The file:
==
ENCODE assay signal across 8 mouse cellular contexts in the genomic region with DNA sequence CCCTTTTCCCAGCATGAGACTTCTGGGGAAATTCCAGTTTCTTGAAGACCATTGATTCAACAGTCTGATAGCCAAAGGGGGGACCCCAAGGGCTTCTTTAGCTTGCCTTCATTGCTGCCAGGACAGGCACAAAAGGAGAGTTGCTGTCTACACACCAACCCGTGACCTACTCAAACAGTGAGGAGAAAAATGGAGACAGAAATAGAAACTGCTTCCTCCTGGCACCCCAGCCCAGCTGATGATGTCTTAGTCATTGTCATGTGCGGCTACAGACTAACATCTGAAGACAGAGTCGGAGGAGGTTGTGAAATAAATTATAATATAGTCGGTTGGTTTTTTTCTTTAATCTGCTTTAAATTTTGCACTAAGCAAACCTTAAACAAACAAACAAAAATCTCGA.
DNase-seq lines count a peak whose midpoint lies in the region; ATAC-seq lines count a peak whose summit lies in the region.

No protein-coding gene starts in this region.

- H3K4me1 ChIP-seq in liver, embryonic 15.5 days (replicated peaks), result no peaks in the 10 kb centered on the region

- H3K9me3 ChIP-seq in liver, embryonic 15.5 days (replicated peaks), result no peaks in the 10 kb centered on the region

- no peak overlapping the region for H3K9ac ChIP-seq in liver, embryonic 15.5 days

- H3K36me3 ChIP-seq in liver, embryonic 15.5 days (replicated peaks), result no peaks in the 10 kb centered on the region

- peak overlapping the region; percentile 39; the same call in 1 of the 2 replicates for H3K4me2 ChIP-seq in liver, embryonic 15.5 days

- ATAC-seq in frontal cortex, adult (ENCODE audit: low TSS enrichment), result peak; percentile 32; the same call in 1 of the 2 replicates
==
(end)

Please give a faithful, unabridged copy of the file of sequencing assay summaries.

ENCODE assay signal across 8 mouse cellular contexts in the genomic region with DNA sequence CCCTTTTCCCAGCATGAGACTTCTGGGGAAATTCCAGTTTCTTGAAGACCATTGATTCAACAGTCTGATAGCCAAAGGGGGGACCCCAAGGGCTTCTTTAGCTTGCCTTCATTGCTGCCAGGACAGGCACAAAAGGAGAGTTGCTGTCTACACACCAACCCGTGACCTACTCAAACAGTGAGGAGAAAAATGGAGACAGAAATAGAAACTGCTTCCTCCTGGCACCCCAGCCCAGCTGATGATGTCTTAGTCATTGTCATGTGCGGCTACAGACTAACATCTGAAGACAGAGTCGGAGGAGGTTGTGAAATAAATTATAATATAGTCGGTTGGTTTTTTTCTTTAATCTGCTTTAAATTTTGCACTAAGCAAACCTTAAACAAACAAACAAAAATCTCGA.
DNase-seq lines count a peak whose midpoint lies in the region; ATAC-seq lines count a peak whose summit lies in the region.

No protein-coding gene starts in this region.

- H3K4me1 ChIP-seq in liver, embryonic 15.5 days (replicated peaks), result no peaks in the 10 kb centered on the region

- H3K9me3 ChIP-seq in liver, embryonic 15.5 days (replicated peaks), result no peaks in the 10 kb centered on the region

- no peak overlapping the region for H3K9ac ChIP-seq in liver, embryonic 15.5 days

- H3K36me3 ChIP-seq in liver, embryonic 15.5 days (replicated peaks), result no peaks in the 10 kb centered on the region

- peak overlapping the region; percentile 39; the same call in 1 of the 2 replicates for H3K4me2 ChIP-seq in liver, embryonic 15.5 days

- ATAC-seq in frontal cortex, adult (ENCODE audit: low TSS enrichment), result peak; percentile 32; the same call in 1 of the 2 replicates